OECD Multilingual Summaries

Going Digital: Shaping Policies, Improving Lives

Summary in English

Read the full book on:

Digital technologies and data are transformational. People, firms and governments live, interact, work and produce differently than in the past, and these changes are accelerating rapidly. How can we realise the immense promises of digital technologies and data for growth and well‑being in a fast evolving world? This report charts the road ahead. It identifies seven policy dimensions that allow governments – together with citizens, firms and stakeholders – to shape digital transformation and improve lives: 1) access; 2) use; 3) innovation; 4) jobs; 5) social prosperity; 6) trust; and 7) market openness. It also highlights key opportunities, challenges and policies related to each dimension; offers new insights, evidence and analysis; and provides recommendations for better policies in the digital age.

Access to communications infrastructures, services and data

Demands on networks are growing as more people, things and activities go online. By 2022, there will be three connected devices per person around the globe. Nevertheless, network capacity lags behind in many countries, with only 7% of people in the OECD having a fibre broadband connection. To enhance access to networks, services and data, governments should lower barriers to trade and investment, promote competition, simplify administrative procedures, and boost connectivity in rural and remote areas. Data also increasingly serve as a foundation of digital transformation, and enhancing access to data is essential, including through sharing mechanisms that reflect legitimate national, private and security interests.

Effective use of digital technologies and data

Most people and organisations use digital tools, but often far from their full potential. While nearly all firms are connected to the Internet, only 33% of large and 11% of small firms perform big data analysis. Closing the gap requires developing needed skills: only 31% of adults have sufficient problem‑solving skills to succeed in a world of ubiquitous technologies. To increase effective use, policies should empower everyone with a mix of skills to thrive and trust in a digital world; boost adoption and diffusion of digital tools to drive productivity growth in firms, and small and medium‑sized enterprises in particular; promote business dynamism and structural change; foster investment in intangible assets (e.g. patents, software); and make digital government services more user‑centred.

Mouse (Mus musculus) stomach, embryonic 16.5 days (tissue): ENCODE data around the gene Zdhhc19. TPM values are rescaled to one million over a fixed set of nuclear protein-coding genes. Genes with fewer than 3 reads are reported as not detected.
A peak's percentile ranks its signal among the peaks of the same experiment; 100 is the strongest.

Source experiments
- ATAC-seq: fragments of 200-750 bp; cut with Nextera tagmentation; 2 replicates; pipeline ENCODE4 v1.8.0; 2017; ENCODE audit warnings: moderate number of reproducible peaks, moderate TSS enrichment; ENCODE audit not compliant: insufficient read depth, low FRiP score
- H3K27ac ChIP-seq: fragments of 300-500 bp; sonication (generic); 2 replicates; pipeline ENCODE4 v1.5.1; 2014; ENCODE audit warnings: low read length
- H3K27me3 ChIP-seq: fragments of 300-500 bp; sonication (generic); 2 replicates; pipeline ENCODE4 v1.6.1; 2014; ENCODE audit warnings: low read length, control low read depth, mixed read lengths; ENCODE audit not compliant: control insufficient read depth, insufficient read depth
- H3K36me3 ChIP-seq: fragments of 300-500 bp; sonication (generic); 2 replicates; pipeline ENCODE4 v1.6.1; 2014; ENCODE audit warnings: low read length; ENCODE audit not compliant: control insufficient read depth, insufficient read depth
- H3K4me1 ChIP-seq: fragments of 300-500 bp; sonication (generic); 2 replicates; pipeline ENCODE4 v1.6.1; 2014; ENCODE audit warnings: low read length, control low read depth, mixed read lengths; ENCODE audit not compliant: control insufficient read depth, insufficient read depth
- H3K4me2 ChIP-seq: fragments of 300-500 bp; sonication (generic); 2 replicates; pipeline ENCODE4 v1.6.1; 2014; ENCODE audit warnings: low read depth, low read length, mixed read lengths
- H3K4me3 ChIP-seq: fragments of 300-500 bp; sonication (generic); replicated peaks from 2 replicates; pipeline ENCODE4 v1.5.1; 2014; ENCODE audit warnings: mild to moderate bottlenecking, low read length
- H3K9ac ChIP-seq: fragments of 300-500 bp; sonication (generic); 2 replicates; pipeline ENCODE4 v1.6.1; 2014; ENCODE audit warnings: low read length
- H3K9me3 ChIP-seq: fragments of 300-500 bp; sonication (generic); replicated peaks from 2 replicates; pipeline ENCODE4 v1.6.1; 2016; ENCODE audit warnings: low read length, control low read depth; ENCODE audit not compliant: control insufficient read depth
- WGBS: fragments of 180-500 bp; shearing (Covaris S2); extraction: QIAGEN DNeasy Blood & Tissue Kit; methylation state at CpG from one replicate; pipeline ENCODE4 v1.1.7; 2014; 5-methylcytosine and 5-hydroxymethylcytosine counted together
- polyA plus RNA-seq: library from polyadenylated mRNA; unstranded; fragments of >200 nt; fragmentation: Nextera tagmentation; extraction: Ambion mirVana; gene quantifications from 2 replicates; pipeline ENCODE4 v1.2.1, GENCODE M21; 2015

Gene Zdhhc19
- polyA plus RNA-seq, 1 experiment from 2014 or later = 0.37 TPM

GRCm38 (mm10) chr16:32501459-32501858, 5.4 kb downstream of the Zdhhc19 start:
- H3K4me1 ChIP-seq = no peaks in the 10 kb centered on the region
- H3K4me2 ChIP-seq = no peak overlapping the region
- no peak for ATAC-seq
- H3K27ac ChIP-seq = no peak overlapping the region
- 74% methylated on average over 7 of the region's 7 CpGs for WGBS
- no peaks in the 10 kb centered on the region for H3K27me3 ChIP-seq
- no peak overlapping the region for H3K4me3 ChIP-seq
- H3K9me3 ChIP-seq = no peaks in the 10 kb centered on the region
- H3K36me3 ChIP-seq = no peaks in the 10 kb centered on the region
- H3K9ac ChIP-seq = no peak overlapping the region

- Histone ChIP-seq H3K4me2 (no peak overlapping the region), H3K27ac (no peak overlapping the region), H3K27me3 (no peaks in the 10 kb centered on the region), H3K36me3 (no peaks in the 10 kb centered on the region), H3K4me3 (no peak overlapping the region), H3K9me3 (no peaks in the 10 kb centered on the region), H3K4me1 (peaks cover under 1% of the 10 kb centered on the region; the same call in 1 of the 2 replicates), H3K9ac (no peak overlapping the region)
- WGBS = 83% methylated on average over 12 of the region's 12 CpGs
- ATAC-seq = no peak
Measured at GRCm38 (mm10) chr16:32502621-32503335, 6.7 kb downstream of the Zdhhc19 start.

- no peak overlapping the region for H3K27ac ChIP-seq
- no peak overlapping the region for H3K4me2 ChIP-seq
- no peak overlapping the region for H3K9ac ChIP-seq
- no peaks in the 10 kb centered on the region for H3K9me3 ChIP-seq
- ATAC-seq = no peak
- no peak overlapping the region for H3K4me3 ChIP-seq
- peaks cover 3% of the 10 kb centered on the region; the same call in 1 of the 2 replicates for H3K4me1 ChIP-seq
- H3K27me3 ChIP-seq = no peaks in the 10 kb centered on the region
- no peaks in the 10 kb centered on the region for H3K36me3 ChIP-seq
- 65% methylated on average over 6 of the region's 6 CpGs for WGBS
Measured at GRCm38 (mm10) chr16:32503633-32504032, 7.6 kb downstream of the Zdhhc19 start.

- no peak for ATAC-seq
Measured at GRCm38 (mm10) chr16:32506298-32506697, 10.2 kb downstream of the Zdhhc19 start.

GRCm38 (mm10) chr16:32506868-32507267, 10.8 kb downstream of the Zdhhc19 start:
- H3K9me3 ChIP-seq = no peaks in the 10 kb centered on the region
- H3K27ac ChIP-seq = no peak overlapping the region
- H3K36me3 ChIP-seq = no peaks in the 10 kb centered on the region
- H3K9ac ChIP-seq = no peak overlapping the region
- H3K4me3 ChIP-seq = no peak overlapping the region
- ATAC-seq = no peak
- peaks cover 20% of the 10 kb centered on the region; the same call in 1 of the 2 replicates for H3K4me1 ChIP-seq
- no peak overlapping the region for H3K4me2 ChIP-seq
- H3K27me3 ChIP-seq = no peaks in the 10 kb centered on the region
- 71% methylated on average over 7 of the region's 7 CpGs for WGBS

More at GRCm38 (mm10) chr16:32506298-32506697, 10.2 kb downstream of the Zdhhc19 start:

Data‑driven and digital innovation

Data‑driven and digital innovation are on the rise. In the first half of 2018, artificial intelligence start‑ups received 12% of private equity investment worldwide and the share is increasing in all major economies. But not all countries innovate in the same way or to the same extent: over 2013‑16, about 60% of the People’s Republic of China’s patents were in information and communications technologies compared to 33% of OECD countries’ patents. To unleash digital innovation, policies should promote entrepreneurship; facilitate access to finance; support basic research, knowledge diffusion and open science; and open up government data. Policies should also encourage experimentation and new business models across sectors, including by promoting the flexible application or enforcement of regulation (e.g. regulatory “sandboxes”).

Good jobs for all

The world of work and labour markets are transforming. An estimated 14% of jobs across the OECD face a high likelihood of automation and another 32% are likely to face significant change over the next 10‑20 years. However, over the past decade, four out of ten jobs were created in highly digital‑intensive sectors and new forms of work arose in tandem. To ensure good jobs for all, we must get ready for a massive training challenge. Policies need to facilitate successful and fair transitions into new jobs and prepare for changes to existing ones by striking a balance between flexibility and mobility, on the one hand, and job stability on the other, including through social dialogue. Polices must also empower people with the mix of skills needed to succeed, improve social protection to ensure no one is left behind and address concerns about emerging forms of work.